Despite this progress, our findings suggest that challenges still remain with implementation of national policies on HIV treatment access and retention in care. For example, although we saw high levels of implementation of the 2013 WHO recommended first-line treatment, a substantial proportion of facilities reported a stock-out in the last three months prior to the survey providing an ongoing cause for concern. Inconsistent stock levels have been shown to have negative consequences on treatment outcomes and patients’ motivations to remain on HIV treatment [21]. Furthermore, recent qualitative work in these HDSS sites suggests that inconsistent stocks of ART prohibits health providers from distributing two- or three- monthly supplies of ART [22]. Longer durations between clinic times are recommended by WHO and Malawi national policies for clinically-stable ART patients and may help to promote retention in care [23]. However, we found that the proportion of facilites providing three-month supplies of ART remained low in both round 1 (43%) and round 2 (38%). Additional efforts are needed to enable facilities to reduce the frequency of clinic visits, particularly as countries will see more “healthy” patients after the implementation of universal test and treat policies. Spacing clinic visits for clinically stable patients has been theorised to free up more time for patients who need more support [23].

No facility was able to provide ART through community outreach, despite policies allowing this in several countries [8]. Additional research is needed to better understand the reasons behind the slow adoption of this strategy. A study in South Africa reported that trained health care workers did not consider such a delivery mechanism as a viable option, believing that the delivery of ART must be done from clinics [24]. Given that current evidence suggests better outcomes among patients utilising this model for adherence support and ART refills [25, 26] and in light of the growing numbers of patient initiating ART as countries adopt 2015 WHO guidelines, countries must develop their own models of differentiated care to meet the local needs.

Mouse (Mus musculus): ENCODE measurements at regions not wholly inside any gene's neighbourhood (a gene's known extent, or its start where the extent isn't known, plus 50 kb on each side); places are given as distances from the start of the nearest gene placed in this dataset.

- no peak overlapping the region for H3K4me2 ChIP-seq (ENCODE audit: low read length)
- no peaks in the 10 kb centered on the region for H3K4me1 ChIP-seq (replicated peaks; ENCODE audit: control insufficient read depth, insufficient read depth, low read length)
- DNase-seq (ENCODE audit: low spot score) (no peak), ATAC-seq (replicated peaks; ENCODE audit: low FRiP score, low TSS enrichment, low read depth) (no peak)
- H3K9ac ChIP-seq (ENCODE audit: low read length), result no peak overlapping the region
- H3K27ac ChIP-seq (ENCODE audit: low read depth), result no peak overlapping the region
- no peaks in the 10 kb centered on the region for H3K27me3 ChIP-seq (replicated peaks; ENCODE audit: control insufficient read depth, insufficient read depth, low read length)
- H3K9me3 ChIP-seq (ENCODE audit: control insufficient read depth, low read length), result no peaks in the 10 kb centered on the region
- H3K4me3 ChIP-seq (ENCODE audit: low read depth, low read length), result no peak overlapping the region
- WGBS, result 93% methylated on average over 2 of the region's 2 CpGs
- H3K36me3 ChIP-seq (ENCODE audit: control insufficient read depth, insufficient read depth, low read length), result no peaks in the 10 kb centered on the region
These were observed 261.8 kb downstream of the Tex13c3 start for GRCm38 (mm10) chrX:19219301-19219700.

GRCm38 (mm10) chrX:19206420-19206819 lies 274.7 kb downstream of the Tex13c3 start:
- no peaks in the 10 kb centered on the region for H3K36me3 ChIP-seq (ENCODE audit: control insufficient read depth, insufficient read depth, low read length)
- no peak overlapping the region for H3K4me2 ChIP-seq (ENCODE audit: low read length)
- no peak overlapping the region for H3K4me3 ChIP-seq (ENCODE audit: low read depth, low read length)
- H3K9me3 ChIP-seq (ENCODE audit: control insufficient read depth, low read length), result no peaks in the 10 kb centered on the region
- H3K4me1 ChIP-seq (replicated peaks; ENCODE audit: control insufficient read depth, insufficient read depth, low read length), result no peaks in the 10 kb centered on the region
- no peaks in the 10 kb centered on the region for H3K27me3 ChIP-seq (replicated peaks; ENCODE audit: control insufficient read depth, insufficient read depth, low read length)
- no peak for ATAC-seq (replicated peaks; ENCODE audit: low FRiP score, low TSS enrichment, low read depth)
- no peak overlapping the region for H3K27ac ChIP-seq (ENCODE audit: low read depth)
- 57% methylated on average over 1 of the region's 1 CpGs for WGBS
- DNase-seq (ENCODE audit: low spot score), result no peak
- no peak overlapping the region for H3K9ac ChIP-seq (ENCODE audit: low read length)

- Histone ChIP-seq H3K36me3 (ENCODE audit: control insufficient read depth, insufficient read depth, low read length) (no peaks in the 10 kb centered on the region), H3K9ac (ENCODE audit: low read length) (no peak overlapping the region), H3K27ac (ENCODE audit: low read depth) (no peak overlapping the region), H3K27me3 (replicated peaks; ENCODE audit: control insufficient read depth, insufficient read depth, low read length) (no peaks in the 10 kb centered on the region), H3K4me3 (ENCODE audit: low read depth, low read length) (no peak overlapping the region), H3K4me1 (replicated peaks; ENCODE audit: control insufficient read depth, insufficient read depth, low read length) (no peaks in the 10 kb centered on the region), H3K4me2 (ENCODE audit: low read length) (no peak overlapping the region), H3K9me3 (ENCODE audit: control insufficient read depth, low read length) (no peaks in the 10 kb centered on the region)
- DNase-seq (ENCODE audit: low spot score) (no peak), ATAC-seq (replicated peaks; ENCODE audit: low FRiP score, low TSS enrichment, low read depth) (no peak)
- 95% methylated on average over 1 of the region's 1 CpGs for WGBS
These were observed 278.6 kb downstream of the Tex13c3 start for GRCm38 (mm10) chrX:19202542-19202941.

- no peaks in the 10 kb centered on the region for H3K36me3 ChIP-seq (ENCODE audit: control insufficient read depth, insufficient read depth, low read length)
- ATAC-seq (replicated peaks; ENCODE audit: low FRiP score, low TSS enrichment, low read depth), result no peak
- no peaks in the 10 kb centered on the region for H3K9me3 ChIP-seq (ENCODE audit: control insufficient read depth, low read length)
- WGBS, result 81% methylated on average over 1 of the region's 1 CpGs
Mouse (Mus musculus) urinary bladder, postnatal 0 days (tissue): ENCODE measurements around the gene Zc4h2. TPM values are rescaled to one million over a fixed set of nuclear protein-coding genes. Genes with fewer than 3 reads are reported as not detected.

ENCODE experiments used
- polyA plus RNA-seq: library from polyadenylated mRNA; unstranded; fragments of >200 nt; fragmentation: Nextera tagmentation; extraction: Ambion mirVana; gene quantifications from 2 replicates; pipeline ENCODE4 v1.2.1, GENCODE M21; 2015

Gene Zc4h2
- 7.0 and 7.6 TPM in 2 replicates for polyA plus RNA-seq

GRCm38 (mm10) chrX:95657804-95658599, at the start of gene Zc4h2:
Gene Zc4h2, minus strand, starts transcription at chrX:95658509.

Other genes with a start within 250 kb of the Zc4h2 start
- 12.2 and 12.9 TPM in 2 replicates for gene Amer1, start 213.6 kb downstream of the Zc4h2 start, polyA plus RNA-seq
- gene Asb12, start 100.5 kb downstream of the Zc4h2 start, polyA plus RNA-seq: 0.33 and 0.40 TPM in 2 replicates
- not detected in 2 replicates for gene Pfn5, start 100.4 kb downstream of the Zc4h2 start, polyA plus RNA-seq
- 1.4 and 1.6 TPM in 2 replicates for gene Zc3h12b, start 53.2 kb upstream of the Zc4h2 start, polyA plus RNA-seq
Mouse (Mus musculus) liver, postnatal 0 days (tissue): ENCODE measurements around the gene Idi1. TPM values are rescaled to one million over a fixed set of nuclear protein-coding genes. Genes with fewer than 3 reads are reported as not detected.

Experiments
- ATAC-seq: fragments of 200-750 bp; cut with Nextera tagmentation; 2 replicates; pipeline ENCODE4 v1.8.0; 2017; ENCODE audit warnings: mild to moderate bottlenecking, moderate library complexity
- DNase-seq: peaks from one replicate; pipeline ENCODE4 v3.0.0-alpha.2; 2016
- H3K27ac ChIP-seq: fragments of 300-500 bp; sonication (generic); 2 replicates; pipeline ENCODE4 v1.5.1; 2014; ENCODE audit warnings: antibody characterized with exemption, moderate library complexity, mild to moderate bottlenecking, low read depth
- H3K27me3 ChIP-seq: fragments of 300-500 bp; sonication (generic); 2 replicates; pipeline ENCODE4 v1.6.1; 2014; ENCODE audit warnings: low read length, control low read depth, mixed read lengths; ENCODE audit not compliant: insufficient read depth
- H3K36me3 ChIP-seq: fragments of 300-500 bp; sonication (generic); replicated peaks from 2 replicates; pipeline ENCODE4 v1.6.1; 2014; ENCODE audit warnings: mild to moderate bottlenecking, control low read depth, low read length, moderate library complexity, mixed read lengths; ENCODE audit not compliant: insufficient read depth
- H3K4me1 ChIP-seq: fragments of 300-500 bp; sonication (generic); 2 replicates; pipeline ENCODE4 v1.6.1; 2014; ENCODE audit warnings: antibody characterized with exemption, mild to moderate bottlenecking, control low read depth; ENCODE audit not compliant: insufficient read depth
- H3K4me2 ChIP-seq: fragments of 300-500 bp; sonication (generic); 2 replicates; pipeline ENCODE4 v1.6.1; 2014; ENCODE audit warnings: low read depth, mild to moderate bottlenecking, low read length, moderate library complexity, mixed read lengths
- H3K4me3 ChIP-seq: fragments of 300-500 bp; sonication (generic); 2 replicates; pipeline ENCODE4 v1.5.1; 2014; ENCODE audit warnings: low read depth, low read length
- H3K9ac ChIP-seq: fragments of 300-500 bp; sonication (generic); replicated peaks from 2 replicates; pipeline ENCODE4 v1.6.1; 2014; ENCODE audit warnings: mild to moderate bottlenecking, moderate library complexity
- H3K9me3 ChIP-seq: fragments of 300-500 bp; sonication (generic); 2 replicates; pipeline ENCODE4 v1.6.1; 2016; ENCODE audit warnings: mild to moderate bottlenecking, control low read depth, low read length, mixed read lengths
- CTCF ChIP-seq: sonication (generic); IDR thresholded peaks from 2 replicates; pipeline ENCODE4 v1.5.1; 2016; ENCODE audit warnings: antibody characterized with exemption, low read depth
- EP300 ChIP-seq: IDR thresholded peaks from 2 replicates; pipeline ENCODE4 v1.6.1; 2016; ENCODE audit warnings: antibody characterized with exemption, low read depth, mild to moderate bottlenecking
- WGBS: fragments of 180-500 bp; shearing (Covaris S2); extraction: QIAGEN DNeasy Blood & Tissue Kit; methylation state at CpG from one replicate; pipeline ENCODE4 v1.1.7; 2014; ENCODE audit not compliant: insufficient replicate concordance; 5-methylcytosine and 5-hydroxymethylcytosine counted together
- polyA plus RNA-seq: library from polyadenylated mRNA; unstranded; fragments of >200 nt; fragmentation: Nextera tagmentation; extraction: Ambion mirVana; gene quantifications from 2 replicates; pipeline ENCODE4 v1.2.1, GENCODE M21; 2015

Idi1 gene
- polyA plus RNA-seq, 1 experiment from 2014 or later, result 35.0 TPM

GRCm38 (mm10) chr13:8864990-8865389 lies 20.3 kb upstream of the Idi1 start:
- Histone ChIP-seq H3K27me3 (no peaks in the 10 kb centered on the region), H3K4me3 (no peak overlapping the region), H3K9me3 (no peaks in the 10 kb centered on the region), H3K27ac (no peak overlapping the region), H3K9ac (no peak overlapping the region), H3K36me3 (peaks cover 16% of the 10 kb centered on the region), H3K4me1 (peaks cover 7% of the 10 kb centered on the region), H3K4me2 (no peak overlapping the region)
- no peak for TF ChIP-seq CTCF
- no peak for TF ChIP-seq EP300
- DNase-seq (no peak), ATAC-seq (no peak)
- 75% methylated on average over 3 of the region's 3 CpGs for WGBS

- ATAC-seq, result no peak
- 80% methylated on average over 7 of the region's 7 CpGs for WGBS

The facilities in Tanzania showed the least change in the implementation of policies to expand access to and retention on ART between the two survey rounds. Furthermore, we noted that a low percentage of patients initiated ART at higher CD4 counts in Tanzanian facilities despite national adoption of the 2013 WHO guidelines in Tanzania by 2015. It is possible that the frequency with which the WHO treatment guidelines are updated could act as a deterrent for the early uptake and implementation of 2013 WHO guidelines, particularly since roll out strategies take time and resources to implement. Furthermore, in resource-limited settings, the reliability of drug availability remains a challenge, and at the time of the second round, funding negotiations between the Tanzanian government and the Global Fund to Fight AIDS, Tuberculosis and Malaria were still ongoing [27]. Other factors such as stigma, younger age, gender norms [28, 29] and unequal distribution of HIV treatment facilities in the country [30] may have also prevented use of ART at higher CD4 counts in the health facilities.